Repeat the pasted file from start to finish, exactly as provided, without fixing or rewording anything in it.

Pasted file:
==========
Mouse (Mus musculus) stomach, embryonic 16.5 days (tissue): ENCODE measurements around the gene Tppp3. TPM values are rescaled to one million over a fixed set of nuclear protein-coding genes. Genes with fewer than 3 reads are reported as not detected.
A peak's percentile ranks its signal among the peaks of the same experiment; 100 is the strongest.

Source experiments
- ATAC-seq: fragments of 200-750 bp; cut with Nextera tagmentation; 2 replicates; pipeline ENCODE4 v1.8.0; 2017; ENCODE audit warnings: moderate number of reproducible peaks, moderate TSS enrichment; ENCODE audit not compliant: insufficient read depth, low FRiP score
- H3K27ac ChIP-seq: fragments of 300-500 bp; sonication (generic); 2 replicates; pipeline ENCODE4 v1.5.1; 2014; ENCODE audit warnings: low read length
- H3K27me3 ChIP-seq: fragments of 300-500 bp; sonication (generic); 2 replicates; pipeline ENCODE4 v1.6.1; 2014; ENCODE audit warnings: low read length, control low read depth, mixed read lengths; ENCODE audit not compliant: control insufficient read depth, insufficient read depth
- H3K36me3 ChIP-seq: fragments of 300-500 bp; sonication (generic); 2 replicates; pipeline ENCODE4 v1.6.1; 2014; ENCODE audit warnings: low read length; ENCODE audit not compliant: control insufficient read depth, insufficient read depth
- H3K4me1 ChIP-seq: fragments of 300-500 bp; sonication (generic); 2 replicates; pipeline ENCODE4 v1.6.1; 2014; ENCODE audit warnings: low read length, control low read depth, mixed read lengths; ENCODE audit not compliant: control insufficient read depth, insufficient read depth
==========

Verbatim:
Mouse (Mus musculus) stomach, embryonic 16.5 days (tissue): ENCODE measurements around the gene Tppp3. TPM values are rescaled to one million over a fixed set of nuclear protein-coding genes. Genes with fewer than 3 reads are reported as not detected.
A peak's percentile ranks its signal among the peaks of the same experiment; 100 is the strongest.

Source experiments
- ATAC-seq: fragments of 200-750 bp; cut with Nextera tagmentation; 2 replicates; pipeline ENCODE4 v1.8.0; 2017; ENCODE audit warnings: moderate number of reproducible peaks, moderate TSS enrichment; ENCODE audit not compliant: insufficient read depth, low FRiP score
- H3K27ac ChIP-seq: fragments of 300-500 bp; sonication (generic); 2 replicates; pipeline ENCODE4 v1.5.1; 2014; ENCODE audit warnings: low read length
- H3K27me3 ChIP-seq: fragments of 300-500 bp; sonication (generic); 2 replicates; pipeline ENCODE4 v1.6.1; 2014; ENCODE audit warnings: low read length, control low read depth, mixed read lengths; ENCODE audit not compliant: control insufficient read depth, insufficient read depth
- H3K36me3 ChIP-seq: fragments of 300-500 bp; sonication (generic); 2 replicates; pipeline ENCODE4 v1.6.1; 2014; ENCODE audit warnings: low read length; ENCODE audit not compliant: control insufficient read depth, insufficient read depth
- H3K4me1 ChIP-seq: fragments of 300-500 bp; sonication (generic); 2 replicates; pipeline ENCODE4 v1.6.1; 2014; ENCODE audit warnings: low read length, control low read depth, mixed read lengths; ENCODE audit not compliant: control insufficient read depth, insufficient read depth